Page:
February 19, 2020

Eisai will pull weight-loss drug from US market over cancer risk

Daily Briefing

    The Japanese drugmaker Eisai on Thursday announced plans to voluntarily withdraw its weight-loss drug Belviq from the U.S. market after FDA raised concerns about the drug's link to increased cancer risk.

    Background

    The drug, which was originally developed by San Diego-based Arena Pharmaceuticals, received U.S. approval in 2012. FDA approved the drug for adults with a body mass index (BMI) of 30 and adults with a BMI of 27 who have heart risks such as high blood pressure, high cholesterol, or Type 2 diabetes.

    The evidence available at the time showed almost 50% of patients who took Belviq, which costs $300 per month without insurance, lost at least 5% of their weight over a year and almost 25% of patients lost at least 10% of their weight over a year. Those results were twice as better as those of patients in the placebo group, the Associated Press reports. However, an animal safety study also tied Belviq to an increased occurrence of tumors in rats.

    Since the drug's approval, sales of the treatment have been low, which prompted Arena to sell the drug to Eisai. Eisai recorded $41 million in U.S. sales of the drug in the first nine months of 2019.

    FDA asks Eisai to pull weight-loss drug from the US market

    Last week, FDA asked Eisai to pull Belviq from the U.S. market after more conclusive evidence linked Belviq to a higher incidence of cancer in people.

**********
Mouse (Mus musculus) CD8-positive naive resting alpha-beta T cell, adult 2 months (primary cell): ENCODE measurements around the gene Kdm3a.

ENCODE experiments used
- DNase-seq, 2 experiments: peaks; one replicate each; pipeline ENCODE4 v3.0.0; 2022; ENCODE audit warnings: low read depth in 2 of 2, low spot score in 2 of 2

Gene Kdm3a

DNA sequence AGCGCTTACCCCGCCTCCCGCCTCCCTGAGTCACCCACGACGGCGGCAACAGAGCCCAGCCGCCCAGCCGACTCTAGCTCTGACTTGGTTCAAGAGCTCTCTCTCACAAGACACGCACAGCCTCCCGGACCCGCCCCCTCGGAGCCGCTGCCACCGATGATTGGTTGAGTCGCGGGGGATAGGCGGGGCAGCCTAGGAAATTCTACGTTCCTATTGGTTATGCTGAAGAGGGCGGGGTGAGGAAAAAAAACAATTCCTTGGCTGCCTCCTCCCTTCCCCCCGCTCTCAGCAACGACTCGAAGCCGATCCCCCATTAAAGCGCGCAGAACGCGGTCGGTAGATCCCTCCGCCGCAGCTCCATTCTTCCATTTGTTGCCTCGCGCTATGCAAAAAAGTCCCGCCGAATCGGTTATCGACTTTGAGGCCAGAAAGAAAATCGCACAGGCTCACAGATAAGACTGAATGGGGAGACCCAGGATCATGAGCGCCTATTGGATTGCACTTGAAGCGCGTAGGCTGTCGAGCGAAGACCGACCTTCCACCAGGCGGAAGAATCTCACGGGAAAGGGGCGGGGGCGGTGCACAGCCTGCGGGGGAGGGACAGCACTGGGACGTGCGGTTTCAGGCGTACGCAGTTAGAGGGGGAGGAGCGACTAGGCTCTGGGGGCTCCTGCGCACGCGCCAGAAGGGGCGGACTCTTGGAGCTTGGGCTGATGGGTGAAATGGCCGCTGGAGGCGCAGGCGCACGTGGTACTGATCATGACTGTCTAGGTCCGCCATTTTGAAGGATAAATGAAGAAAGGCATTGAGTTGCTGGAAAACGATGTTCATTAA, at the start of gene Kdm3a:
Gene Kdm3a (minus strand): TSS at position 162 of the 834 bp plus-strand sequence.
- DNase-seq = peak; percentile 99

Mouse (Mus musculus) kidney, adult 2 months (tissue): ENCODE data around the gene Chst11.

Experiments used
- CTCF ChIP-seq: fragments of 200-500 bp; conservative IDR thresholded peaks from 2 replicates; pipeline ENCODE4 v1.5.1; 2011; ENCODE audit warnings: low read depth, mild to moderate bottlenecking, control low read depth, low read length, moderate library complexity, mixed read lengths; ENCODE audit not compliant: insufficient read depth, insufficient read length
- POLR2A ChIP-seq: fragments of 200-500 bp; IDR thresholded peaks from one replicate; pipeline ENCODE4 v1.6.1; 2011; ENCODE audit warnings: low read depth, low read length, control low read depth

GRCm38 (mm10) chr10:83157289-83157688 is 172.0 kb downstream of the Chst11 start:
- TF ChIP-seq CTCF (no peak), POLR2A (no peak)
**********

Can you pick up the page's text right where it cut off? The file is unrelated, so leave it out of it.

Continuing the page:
FDA said the new evidence is from a clinical trial that began after the agency approved the drug to evaluate the drug's long-term heart safety.

    Though the trial's data did not show an increased risk of heart-safety problems, FDA found a number of patients taking Belviq developed cancer. According to the trial's data, 462 patients using Belviq—or 7.7%—were diagnosed with 520 primary cancers, including colorectal, lung, pancreatic. In comparison, 423 patients in the placebo group who were not using Belviq—or 7.1%—received a cancer diagnosis. FDA noted the increase in cancer risk only appeared with prolonged use of Belviq.

    Eisai said it disagreed with FDA's interpretation of the findings and thinks the drug's benefits outweigh the risks, but agreed to voluntarily withdraw Belviq and an extended-release version of the drug, called Belviq XR, from the U.S. market.

    FDA recommended patients stop using Belviq immediately, discard any leftover pills, and contact their providers for advice on alternative treatments. However, FDA said patients who took Belviq do not have to undergo any special screenings.

    FDA said, "We are taking this action because we believe that the risks of [Belviq] outweigh its benefits based on our completed review of results from a randomized clinical trial assessing safety" (Feuerstein, STAT News, 2/13; Johnson, AP/Washington Post, 2/13; Owens, "Vitals," Axios, 2/13).

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